The evidence in "search" cases consists of the steps actually taken to search for records, along with miscellaneous other evidence about the record management practices of the FOI body, on the basis of which the FOI body concluded that the steps taken to search for records were reasonable. Having regard to the information provided, I form a view as to whether the decision maker was justified in coming to the decision that the records sought do not exist or cannot be found. However, it is not normally the function of this Office to search for records that a requester believes are in existence or ought to have been held.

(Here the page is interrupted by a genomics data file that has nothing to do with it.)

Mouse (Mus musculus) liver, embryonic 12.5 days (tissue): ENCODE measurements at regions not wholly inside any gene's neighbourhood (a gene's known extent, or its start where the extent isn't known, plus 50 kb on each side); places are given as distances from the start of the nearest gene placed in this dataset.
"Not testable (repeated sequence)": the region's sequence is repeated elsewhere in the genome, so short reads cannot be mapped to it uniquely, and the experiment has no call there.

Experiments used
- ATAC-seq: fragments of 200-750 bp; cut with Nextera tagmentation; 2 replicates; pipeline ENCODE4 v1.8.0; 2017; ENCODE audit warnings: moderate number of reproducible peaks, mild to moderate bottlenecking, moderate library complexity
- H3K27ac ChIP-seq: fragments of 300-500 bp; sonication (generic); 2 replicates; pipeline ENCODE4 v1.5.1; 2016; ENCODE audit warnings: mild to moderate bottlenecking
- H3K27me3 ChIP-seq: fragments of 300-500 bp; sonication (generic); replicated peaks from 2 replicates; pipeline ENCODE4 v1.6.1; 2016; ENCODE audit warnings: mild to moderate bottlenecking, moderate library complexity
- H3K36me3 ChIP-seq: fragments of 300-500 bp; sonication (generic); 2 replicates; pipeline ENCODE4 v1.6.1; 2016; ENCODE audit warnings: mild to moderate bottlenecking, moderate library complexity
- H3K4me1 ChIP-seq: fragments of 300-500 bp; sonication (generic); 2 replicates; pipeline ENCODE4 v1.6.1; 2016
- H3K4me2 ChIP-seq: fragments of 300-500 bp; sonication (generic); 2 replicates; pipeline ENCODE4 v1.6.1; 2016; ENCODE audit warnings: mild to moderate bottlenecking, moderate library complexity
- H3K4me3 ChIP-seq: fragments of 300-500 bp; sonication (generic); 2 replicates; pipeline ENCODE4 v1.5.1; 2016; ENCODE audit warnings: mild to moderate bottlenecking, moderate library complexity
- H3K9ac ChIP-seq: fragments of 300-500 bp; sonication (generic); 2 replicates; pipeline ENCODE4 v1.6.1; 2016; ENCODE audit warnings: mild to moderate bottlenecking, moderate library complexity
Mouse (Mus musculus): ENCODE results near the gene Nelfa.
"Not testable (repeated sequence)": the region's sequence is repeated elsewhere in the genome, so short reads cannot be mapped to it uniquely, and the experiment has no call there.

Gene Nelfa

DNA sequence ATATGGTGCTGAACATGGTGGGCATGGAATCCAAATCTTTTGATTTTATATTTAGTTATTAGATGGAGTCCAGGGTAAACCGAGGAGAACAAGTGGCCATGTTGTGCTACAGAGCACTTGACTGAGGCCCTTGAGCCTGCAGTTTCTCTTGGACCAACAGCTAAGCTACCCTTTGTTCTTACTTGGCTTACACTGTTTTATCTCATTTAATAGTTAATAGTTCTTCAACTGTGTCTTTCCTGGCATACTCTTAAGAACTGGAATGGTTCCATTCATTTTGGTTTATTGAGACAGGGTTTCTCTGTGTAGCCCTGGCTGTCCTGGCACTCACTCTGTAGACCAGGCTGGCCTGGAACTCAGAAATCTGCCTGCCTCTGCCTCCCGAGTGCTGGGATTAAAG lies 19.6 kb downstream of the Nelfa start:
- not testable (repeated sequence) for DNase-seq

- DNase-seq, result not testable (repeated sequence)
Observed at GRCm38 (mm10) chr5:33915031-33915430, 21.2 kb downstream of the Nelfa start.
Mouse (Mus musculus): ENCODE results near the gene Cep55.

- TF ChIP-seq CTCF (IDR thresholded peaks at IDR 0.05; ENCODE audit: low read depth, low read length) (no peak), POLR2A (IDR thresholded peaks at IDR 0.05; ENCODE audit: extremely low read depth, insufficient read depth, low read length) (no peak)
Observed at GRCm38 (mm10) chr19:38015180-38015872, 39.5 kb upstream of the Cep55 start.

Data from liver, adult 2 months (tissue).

In its submissions to this Office, the Council stated that it is guided by the LGMA national retention policy in conjunction with following its own retention policy for records. The Council confirmed that no records were destroyed in relation to this request, and all records available were obtained by staff. It was further clarified, that any records relating to finance/budget are stored electronically on the Integra system. The Council also stated that the following steps were taken by the Housing Directorate when attempting to locate the records:
With regard to the searches for parts 1 – 9, it was clarified that the records are held electronically and that the Council did not have records available specifically on the Mitchelstown area, nor was it possible to extrapolate same without doing a manual calculation which would have had to be carried out. The Council states that this would have meant the creation of a new record specifically for this FOI request.